uring my first six months in Italy — even through the first year — I never hesitated telling people how long I’d been living here. In a short time, I’d learned to speak Italian fairly well. Brava, people told me.
But the allure of a new language wore off as the grind of daily life set in. While I’ve now been living in Naples a little more than 18 months, I don’t think my language skills have improved much in the past year. Work obligations, a quest to earn a new degree, and plain tiredness have intervened.
I didn’t realize how bad it had gotten until I got a haircut at a salon that I hadn’t visited lately. In three sentences, I managed to convince a trio of hairstylists that I was a deaf mute. The roar of hairdryers and running water made it impossible for me to understand a thing they asked me (in rather specific Italian hair terms). A year ago the situation would have bothered me. Not any more.
I just read my magazine and let them work on my hair in silence. When one of them asked me how long I’d been in Italy, I lied and said six months.
I once found it surprising that some of my expatriate friends hadn’t bothered to learn Italian despite plans to live in the country for years. Slowly, though, I’ve come to understand their logic. Moving overseas is hard, even more so if you try to immerse yourself in a foreign culture. For nearly a year, I read Italian newspapers daily and spoke solely Italian as much as possible. But I still don’t always understand basic jokes (or insults). Add in background noise, and I’m slow on the uptake. It’s frustrating.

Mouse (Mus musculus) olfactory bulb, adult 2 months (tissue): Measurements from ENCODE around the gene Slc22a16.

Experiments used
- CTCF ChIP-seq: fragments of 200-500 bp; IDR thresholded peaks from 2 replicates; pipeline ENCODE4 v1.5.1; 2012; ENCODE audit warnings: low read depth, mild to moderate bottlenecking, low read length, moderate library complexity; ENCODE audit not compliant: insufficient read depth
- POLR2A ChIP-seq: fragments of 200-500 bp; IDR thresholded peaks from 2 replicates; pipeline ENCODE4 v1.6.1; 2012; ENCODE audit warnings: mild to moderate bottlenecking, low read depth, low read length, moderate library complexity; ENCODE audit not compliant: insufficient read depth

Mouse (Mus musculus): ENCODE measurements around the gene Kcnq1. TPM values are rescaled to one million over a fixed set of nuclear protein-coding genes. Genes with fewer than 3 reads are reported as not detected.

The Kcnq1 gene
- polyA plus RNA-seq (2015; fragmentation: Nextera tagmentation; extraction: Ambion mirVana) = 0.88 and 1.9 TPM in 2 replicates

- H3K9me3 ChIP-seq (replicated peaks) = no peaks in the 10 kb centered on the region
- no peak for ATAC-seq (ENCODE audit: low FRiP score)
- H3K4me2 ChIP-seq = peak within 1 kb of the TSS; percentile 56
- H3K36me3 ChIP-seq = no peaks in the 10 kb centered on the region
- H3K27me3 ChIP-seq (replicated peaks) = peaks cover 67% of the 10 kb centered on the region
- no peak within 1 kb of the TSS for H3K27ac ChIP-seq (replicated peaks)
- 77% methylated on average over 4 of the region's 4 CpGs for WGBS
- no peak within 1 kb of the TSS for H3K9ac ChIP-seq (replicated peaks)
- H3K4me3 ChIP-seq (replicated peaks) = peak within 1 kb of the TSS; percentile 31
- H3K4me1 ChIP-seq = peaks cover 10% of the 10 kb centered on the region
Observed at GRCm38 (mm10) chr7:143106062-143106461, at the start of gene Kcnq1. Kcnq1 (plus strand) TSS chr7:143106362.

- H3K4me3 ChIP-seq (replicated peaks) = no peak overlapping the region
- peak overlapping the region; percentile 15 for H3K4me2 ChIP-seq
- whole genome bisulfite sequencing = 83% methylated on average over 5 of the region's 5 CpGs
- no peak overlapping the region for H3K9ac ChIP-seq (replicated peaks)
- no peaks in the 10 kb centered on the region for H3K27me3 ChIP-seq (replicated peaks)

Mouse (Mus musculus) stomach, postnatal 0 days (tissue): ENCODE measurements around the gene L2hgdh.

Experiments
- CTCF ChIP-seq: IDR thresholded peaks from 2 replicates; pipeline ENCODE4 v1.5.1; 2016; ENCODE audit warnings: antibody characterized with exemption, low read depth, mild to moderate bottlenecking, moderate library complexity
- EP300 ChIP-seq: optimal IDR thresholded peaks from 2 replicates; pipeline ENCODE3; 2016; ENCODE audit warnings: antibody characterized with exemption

No matter how much you enjoy a foreign culture, home will always exert a specific tug. For me, it is finding pants with appropriate-length inseams. Even though I’m only 5-7 I have unusually long legs. In southern Italy, where the average woman seems to be about six inches shorter than me, hunting down pants is a challenge. Still, I regularly try squeezing into Italian pants designed for women whose legs end where my thigh begins. I’m stubborn that way.
Then come more significant issues, including future and career. At home, it’s easy to believe you’re willing to give up your life’s work to eternally gallivant around a foreign country. But make the jump and the belief can slowly fall by the wayside. Sure, it’s great to sip espresso every day and buy fresh fruits and vegetables from your neighborhood fruttivendolo. So is living amid 2,000-year-old ruins. But those things alone don’t give you a sense of purpose.
In my case, purpose is tied to something I can only do in America: my job. All I love about Italy can’t fill the void of not being a reporter. Even though I edit a weekly English-language publication, it’s not the same. And, given Italian labor laws and my rudimentary language skills, my field affords no opportunities here.
I know Italy is a dream that at some point must end. When people ask me why I don’t stay here forever (a question faced by many expats), I tell them that even though my life is now in Italy, my future lies in America. I’ll miss aspects of Naples — the food, the people, even the driving — but there’s a part of me that looks forward to returning home and getting back to my regular life. I’m glad to be here, yes, but I’ll also be happy to leave.